At least he didn’t say “world class”

7 Feb

As Gary Tinterow, the Museum of Fine Arts, Houston’s new director, settles into the position, it’s understandable that the former Metropolitan Museum of Art curator would take pains not to ruffle any feathers. Still, his introductory videos on the MFAH’s website require parsing, much like this message from my motel:

I get it: Motels can’t just come out and ask guests not to steal the towels and linens, and museum directors need the kind of job security the late Peter C. Marzio enjoyed before they can bluntly say, “We’ll never be the Met,” and “Houston will never be New York,” as Marzio told me on several occasions.

Still, I’m glad I didn’t have a mouthful of coffee when I heard Tinterow say, “The level of quality is absolutely the same between the MFAH and the Metropolitan.”

Ironically, he said this while sitting in the MFAH’s worst gallery, a hodge-podge that mixes a medium-size Elie Nadelman sculpture of a dancing couple (c. 1918-1924) with Claes Oldenburg’s Giant Soft Fan — Ghost Version (1967); one of Frank Stella’s most reductive paintings, Palmito Ranch (1961); and a depressingly mediocre selection of abstract expressionist paintings, including one of the most lackluster Robert Motherwells — just because it’s big doesn’t mean it’s good, folks — and easily the worst Adolph Gottlieb I’ve seen anywhere, an early, sketchy pictograph I can’t find an image of online. Making matters worse, the Nadelman sits on a ginormous table in the middle of the room; the Oldenburg — the only Pop piece in the space — crowds out the best painting in the gallery, Jackson Pollock’s pre-drip The Blue Unconscious (1946), on loan from a private collection; and the bright yellow hard-edge Stella, a significant recent acquisition, is sandwiched between two black-and-white Franz Klines. (Discusing that juxtaposition with me last year, MFAH curator Alison de Lima Greene mentioned the Menil Collection’s recent-ish accession of a Kline knockoff drawing Stella made during his student years, when probably every art student in the country was doing Kline knockoffs. Knowing that background doesn’t make the placement make any more sense.) Topping off the incoherence, a Louis Comfort Tiffany stained-glass window peers in from the adjacent decorative-arts alcove. (Specific pieces may have been rotated out since I hit the road, but this is basically how the gallery always looks, as if the MFAH is determined to put its worst foot forward.)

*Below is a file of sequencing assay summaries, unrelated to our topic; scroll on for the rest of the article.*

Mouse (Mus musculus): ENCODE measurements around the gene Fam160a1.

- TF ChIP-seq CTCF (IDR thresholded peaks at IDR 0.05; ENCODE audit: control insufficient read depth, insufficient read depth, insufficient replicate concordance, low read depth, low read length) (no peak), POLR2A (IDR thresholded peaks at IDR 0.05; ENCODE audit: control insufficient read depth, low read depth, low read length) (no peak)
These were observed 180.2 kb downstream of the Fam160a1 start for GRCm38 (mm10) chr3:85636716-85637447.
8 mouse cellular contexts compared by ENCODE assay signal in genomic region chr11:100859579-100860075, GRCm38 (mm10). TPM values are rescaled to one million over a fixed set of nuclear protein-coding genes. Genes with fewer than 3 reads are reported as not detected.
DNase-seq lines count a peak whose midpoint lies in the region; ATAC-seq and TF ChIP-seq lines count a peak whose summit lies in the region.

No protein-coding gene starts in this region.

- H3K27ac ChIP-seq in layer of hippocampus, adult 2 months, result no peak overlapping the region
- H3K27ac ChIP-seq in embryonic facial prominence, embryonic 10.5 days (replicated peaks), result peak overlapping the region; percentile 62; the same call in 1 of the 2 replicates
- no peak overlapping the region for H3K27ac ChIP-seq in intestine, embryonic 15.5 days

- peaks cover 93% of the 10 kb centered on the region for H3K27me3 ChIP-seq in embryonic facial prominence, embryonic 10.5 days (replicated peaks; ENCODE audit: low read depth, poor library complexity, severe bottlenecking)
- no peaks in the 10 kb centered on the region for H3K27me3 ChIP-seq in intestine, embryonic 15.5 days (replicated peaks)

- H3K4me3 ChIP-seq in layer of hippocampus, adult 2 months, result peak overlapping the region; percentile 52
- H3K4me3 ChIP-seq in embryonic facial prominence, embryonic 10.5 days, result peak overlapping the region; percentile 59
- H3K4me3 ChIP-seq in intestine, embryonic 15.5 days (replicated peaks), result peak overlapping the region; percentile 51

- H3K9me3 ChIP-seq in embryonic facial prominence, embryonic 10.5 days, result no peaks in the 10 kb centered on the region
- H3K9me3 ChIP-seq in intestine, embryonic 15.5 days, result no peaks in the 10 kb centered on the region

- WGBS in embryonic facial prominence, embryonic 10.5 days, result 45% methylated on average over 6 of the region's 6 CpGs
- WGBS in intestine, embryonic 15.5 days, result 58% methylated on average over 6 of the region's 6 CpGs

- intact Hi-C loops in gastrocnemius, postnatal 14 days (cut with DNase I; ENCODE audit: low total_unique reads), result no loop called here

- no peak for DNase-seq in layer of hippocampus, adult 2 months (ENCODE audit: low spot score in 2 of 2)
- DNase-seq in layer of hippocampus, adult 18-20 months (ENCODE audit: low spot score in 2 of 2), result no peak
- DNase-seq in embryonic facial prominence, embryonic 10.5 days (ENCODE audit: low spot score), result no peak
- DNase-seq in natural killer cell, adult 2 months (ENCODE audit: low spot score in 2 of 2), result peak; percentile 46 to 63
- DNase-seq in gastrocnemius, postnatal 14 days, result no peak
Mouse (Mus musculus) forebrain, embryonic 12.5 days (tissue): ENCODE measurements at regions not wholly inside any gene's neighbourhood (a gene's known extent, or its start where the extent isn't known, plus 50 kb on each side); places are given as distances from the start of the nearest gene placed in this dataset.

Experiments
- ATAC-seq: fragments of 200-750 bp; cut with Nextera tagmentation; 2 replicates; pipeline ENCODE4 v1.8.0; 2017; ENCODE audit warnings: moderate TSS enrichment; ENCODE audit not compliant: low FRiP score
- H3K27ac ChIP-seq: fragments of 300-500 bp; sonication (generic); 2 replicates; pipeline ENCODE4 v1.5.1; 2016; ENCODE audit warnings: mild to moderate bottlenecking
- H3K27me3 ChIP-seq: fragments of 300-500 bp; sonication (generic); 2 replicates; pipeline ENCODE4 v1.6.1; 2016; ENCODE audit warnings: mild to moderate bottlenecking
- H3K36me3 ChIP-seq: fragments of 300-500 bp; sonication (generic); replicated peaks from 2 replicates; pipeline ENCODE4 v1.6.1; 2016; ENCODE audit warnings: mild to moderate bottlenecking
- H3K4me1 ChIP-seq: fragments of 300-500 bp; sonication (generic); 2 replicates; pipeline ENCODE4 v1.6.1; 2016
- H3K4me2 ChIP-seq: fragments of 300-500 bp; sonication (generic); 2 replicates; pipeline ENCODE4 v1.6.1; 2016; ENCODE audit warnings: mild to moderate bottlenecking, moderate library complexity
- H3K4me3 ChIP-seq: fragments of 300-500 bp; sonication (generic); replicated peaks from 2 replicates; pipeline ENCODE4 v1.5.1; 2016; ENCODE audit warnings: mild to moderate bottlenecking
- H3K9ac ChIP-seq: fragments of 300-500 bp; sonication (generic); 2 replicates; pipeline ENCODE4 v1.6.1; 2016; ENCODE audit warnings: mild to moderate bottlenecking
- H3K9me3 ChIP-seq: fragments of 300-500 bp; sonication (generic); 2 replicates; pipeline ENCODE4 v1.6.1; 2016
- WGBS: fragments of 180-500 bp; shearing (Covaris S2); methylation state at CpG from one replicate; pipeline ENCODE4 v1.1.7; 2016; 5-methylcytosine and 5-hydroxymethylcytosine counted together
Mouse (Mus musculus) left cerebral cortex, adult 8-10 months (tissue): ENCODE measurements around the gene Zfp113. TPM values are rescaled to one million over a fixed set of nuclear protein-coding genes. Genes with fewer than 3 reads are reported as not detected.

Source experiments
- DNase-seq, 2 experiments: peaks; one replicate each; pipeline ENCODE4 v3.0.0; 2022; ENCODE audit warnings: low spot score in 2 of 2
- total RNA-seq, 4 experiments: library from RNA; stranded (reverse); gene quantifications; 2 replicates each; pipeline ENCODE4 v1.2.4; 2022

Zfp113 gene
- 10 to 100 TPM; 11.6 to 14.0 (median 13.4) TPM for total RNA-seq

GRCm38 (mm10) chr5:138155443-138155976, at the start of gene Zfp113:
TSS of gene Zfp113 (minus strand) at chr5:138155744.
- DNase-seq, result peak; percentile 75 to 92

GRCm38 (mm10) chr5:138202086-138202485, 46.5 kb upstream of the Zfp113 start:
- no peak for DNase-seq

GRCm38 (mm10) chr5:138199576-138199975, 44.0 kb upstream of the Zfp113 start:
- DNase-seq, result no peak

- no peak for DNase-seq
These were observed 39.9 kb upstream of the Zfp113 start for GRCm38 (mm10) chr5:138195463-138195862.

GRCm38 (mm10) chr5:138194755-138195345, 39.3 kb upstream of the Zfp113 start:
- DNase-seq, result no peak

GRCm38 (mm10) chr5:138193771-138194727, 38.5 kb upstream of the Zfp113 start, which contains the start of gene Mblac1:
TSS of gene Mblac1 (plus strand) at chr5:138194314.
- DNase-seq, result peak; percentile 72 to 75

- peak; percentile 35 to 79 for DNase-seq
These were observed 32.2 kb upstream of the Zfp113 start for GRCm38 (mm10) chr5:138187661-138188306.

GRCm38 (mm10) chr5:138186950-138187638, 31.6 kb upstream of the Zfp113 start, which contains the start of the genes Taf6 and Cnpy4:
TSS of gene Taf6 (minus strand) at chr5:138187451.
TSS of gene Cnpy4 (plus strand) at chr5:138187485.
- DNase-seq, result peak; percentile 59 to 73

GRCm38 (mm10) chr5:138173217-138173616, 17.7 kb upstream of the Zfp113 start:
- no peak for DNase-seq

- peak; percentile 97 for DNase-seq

Forget New York. Having visited museums across the country for the last two-and-a-half months, I can only think of a handful of galleries as you’ve-got-to-be-kidding-me bad as the one in which Tinterow sat giving Houston the last thing it needs, another soothing, self-esteem-boosting pep talk. Yes, it’s a meet-the-director message on a website, and yes, museum directors have to be civic boosters, but cheerleading is one thing; cognitive dissonance is another.

As for Tinterow’s “ambitions for the MFAH,” here they are:

I’ve got my eye on some very important works of art that I hope we can attract to the museum either as loans or as acquisitions. I hope to be able to maintain the same high level of exhibition programs and educational programs that Peter Marzio and the staff and trustees have maintained all these years.

I have ambitions for Tinterow’s ambitions. I’ll outline them in an upcoming post.

Leave a Reply

Fill in your details below or click an icon to log in:

WordPress.com Logo

You are commenting using your WordPress.com account. Log Out / Change )

Twitter picture

You are commenting using your Twitter account. Log Out / Change )

Facebook photo

You are commenting using your Facebook account. Log Out / Change )

Google+ photo

You are commenting using your Google+ account. Log Out / Change )

Connecting to %s

%d bloggers like this: